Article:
Full Text Release: VaticanNews.va

President Macron of France Now wants Notre Dame Cathedral Tower to be Restored as it was before the Fire


President Macron now wants an identical replica of the Notre-Dame crossing tower.    In the debate surrounding the restoration of the world-famous Church of Notre-Dame, there was a surprising turnaround on Thursday, according the Mirror. French President Macron, who originally called for a contemporary architectural restoration, has now changed his mind and, has now spoken out in favor of an identical reconstruction of the historic crossing tower of Notre-Dame cathedral. The reasoning for Macron's change of opinion is that the majority of the French have this wish. The commission responsible for the renovation subsequently announced yesterday that everyone had voted unanimously for an identical reconstruction of the tower. According to Macron, the reconstruction should be completed in five years. 

#BreakingNews Terrorists Attack Town with Church, School, Hospital and Houses Destroyed by Fire in Mozambique


AFRICA/MOZAMBIQUE - The alarm of the missionaries: New jihadist attack in the North destroys church, hospital, houses
Friday, 10 July 2020

Maputo (Agenzia Fides) - New attack by jihadist formations in Mocímboa da Praia, in northern Mozambique. The militiamen set the local church, the Januario Pedro secondary school, the district hospital, dozens of houses, cars and shops on fire. As local sources of Fides confirm, the attack on the town, which is one of the largest centers in the province of Cabo Delgado, took place on June 27 and 28. According to the testimonies collected by Fides from missionaries and religious on the spot, who ask for anonymity for security reasons, the "rebels" attacked in force. They then burned down some buildings, freed the detainees from the local prison and even raised the black flags of the Islamic State. Mocímboa da Praia was transformed into a terrible scenario. "The armed forces reacted heavily - explain the religious -. Heavy weapons were also shot in the streets. The clash lasted several hours. At the end, the streets were full of bodies, including civilians".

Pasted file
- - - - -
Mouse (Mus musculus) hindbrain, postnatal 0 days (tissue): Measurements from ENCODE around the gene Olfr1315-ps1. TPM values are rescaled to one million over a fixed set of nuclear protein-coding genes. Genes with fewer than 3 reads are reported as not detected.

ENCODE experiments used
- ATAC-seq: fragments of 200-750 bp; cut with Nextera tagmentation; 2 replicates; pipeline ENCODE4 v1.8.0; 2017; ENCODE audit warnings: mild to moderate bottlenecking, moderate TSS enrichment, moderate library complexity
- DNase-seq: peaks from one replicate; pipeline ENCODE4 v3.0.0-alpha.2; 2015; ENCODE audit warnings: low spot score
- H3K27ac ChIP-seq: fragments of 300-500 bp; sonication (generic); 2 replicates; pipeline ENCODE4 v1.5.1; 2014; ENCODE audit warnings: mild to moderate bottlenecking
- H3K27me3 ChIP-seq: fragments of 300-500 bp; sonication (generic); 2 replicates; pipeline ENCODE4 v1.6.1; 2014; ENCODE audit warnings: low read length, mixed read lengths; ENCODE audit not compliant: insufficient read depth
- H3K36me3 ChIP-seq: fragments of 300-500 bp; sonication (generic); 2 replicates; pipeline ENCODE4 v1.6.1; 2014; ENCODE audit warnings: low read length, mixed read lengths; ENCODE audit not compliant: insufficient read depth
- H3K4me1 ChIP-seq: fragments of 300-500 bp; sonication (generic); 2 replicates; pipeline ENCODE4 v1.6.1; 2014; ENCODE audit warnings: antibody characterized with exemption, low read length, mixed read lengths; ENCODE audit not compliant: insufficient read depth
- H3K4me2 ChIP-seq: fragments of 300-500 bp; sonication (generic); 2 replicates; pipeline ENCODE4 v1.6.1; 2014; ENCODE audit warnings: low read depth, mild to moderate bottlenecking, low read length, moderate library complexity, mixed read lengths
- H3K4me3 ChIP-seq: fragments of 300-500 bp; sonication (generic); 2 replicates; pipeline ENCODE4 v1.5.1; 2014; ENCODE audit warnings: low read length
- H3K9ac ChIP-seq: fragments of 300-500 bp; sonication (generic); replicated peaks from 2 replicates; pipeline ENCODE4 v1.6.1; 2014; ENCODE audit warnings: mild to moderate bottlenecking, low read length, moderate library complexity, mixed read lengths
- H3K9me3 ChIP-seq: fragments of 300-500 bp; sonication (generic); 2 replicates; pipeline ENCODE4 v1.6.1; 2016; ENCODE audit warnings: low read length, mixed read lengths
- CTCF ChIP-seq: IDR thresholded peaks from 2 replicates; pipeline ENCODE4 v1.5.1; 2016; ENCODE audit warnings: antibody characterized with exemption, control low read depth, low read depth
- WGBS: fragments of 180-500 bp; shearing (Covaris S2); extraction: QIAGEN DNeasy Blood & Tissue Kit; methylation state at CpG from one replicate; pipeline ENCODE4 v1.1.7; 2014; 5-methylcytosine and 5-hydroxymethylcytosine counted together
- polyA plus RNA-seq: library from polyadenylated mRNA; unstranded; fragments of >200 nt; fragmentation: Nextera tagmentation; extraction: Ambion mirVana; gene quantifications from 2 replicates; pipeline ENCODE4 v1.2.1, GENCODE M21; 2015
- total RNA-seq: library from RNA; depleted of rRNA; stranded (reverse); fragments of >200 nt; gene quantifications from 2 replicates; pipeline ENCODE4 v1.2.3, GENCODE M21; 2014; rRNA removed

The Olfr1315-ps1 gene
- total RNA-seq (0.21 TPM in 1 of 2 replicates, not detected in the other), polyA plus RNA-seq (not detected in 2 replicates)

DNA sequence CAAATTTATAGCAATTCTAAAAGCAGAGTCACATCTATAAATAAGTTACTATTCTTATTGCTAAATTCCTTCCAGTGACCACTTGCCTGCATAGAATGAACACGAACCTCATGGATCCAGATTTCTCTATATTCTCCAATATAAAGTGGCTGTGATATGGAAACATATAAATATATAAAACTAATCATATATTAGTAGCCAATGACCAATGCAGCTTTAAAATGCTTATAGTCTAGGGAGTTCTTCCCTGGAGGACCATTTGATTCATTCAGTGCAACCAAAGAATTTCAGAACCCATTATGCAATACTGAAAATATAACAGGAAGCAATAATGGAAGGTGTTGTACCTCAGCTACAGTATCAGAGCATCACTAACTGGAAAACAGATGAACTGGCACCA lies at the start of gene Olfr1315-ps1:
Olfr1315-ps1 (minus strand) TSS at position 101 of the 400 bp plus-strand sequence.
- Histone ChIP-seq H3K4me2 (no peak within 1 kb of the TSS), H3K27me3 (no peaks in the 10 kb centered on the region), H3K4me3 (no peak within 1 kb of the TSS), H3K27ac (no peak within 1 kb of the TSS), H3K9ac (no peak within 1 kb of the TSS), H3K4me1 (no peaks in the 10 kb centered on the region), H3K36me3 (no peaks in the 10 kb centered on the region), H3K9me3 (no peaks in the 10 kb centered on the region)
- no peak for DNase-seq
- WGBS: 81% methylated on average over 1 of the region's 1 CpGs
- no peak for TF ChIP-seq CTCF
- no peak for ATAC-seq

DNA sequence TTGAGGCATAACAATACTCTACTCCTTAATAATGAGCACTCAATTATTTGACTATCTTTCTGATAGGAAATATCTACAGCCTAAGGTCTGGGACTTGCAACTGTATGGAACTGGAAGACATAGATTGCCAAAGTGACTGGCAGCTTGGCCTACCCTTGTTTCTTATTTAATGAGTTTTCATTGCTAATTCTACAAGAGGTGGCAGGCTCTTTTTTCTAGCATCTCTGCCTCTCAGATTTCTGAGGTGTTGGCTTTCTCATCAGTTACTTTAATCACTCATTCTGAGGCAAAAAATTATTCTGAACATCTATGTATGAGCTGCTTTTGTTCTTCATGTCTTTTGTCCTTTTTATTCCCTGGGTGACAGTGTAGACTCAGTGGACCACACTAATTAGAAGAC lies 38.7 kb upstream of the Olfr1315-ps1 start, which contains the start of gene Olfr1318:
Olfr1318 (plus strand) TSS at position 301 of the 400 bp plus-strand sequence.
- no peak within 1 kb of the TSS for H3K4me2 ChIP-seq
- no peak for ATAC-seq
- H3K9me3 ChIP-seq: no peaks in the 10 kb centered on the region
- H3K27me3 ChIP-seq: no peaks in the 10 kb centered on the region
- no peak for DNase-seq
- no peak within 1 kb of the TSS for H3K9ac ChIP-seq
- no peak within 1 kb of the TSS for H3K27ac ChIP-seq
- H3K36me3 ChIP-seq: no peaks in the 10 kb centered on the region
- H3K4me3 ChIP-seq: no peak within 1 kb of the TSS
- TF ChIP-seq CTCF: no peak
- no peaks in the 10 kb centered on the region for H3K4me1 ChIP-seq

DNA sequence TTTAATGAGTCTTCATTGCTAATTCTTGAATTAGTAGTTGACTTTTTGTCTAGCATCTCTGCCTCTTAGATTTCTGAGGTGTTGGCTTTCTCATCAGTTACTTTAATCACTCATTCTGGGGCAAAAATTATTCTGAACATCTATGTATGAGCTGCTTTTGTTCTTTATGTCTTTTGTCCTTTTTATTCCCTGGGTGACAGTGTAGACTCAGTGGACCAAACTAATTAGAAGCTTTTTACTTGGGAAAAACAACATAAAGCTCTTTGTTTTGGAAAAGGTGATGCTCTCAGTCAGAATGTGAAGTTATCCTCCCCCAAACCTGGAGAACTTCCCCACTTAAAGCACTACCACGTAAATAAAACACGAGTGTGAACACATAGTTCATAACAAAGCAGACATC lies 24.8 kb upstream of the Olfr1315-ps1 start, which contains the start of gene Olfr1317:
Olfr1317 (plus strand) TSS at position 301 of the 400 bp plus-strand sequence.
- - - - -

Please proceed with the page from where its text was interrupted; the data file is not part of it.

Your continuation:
The village had already been attacked in force on March 23 when, for the first time, jihadists had used modern weapons and advanced guerrilla techniques. Dom Luiz Lisboa, bishop of Pemba, said that the terrorists had promised that they would return soon. And that’s what happened.
Nobody knows for sure who these "militiamen" are. Although they define themselves as "affiliated to the Islamic State", their membership to the Caliphate is not sure. According to some analysts, behind the black flags of jihadist Islam, the interests of local crime are hidden, interested in creating a sort of "free zone" for the trade in narcotic substances from Central Asia.
Populations throughout the Cabo Delgado province are frightened. They fear these sudden and violent attacks. The missionaries on the spot tell of men, women and children who flee, without taking anything with them, seeking refuge in the woods. According to the missionaries, although the presence of law enforcement agencies has increased, armed groups in the area could organize new incursions into the region. "The fear - the religious conclude - is that they return and commit new massacres. People have already devastated physically and psychologically and may not be able to cope a new attack".